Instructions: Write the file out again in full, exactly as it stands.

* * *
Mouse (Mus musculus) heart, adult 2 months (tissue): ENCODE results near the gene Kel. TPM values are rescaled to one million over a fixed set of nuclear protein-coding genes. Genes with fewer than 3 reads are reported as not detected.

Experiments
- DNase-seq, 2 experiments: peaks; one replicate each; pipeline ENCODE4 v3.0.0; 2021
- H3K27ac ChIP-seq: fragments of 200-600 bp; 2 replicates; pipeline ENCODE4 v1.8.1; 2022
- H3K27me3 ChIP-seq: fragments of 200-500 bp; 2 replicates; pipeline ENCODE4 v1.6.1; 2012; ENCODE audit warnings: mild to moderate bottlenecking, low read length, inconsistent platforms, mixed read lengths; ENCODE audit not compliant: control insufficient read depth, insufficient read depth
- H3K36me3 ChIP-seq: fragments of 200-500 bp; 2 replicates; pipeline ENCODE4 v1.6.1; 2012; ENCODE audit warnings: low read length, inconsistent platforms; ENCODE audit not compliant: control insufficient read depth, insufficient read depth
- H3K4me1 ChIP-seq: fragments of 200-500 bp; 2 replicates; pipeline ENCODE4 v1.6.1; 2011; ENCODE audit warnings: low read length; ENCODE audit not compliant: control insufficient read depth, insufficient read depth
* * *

Mouse (Mus musculus) heart, adult 2 months (tissue): ENCODE results near the gene Kel. TPM values are rescaled to one million over a fixed set of nuclear protein-coding genes. Genes with fewer than 3 reads are reported as not detected.

Experiments
- DNase-seq, 2 experiments: peaks; one replicate each; pipeline ENCODE4 v3.0.0; 2021
- H3K27ac ChIP-seq: fragments of 200-600 bp; 2 replicates; pipeline ENCODE4 v1.8.1; 2022
- H3K27me3 ChIP-seq: fragments of 200-500 bp; 2 replicates; pipeline ENCODE4 v1.6.1; 2012; ENCODE audit warnings: mild to moderate bottlenecking, low read length, inconsistent platforms, mixed read lengths; ENCODE audit not compliant: control insufficient read depth, insufficient read depth
- H3K36me3 ChIP-seq: fragments of 200-500 bp; 2 replicates; pipeline ENCODE4 v1.6.1; 2012; ENCODE audit warnings: low read length, inconsistent platforms; ENCODE audit not compliant: control insufficient read depth, insufficient read depth
- H3K4me1 ChIP-seq: fragments of 200-500 bp; 2 replicates; pipeline ENCODE4 v1.6.1; 2011; ENCODE audit warnings: low read length; ENCODE audit not compliant: control insufficient read depth, insufficient read depth